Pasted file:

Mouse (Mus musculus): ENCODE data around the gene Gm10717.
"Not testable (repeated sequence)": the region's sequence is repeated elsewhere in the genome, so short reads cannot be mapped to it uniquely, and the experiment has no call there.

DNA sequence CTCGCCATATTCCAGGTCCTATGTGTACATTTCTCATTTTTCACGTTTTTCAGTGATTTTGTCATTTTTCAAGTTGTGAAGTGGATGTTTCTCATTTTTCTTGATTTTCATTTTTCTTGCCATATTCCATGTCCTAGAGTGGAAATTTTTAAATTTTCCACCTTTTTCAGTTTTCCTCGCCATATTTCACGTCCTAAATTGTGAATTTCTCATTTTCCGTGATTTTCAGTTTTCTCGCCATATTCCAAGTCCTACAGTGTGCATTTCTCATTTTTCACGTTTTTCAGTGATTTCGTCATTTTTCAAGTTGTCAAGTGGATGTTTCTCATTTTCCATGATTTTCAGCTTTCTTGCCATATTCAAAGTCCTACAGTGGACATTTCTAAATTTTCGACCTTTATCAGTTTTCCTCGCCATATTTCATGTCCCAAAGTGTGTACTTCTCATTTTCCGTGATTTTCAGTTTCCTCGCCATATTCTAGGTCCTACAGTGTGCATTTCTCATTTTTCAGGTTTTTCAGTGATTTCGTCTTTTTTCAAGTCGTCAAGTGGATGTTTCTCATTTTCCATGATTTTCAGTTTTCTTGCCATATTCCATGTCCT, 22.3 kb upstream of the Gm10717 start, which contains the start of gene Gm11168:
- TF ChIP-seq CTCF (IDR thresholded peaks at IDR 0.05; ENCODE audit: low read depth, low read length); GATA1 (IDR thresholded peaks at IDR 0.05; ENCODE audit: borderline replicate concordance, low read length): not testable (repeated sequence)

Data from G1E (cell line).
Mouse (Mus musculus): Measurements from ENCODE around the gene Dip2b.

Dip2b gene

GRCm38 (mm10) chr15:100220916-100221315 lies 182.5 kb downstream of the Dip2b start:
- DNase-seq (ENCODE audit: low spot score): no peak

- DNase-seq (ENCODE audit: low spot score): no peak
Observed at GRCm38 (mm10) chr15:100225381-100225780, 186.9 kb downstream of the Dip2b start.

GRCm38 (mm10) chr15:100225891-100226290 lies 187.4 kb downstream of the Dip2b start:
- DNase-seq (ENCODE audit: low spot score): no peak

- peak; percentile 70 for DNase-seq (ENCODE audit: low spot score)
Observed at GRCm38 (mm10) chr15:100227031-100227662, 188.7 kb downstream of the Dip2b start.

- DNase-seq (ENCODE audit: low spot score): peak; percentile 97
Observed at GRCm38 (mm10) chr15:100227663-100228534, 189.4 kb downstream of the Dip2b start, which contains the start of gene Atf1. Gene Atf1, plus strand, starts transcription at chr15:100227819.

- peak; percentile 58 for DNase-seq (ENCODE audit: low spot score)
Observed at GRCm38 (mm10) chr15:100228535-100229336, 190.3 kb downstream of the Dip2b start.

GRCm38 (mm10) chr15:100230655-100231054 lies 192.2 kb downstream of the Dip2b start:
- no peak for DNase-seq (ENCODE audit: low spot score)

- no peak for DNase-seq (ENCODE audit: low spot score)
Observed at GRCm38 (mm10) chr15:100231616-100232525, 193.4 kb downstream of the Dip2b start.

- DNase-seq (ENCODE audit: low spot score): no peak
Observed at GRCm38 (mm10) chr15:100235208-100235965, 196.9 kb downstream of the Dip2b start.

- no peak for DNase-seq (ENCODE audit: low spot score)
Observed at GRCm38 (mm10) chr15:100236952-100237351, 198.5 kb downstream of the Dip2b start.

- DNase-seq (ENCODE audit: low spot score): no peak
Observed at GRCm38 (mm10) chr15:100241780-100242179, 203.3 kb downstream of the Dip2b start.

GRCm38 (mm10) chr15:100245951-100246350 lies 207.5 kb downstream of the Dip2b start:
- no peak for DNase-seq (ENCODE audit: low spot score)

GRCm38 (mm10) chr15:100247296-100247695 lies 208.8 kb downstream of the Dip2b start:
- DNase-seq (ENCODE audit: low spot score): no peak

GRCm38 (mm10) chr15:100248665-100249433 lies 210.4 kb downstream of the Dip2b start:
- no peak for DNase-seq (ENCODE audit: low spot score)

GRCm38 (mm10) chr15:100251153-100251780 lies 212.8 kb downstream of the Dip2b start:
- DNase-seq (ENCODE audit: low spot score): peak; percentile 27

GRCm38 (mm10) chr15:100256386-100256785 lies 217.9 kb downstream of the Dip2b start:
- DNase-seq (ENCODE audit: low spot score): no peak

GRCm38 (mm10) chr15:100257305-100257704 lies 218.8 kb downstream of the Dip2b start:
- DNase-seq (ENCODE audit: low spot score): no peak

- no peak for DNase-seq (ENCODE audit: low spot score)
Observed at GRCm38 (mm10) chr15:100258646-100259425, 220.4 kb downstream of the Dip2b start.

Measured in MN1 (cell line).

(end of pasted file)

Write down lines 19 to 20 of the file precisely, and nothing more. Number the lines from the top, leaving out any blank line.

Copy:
Observed at GRCm38 (mm10) chr15:100228535-100229336, 190.3 kb downstream of the Dip2b start.

GRCm38 (mm10) chr15:100230655-100231054 lies 192.2 kb downstream of the Dip2b start: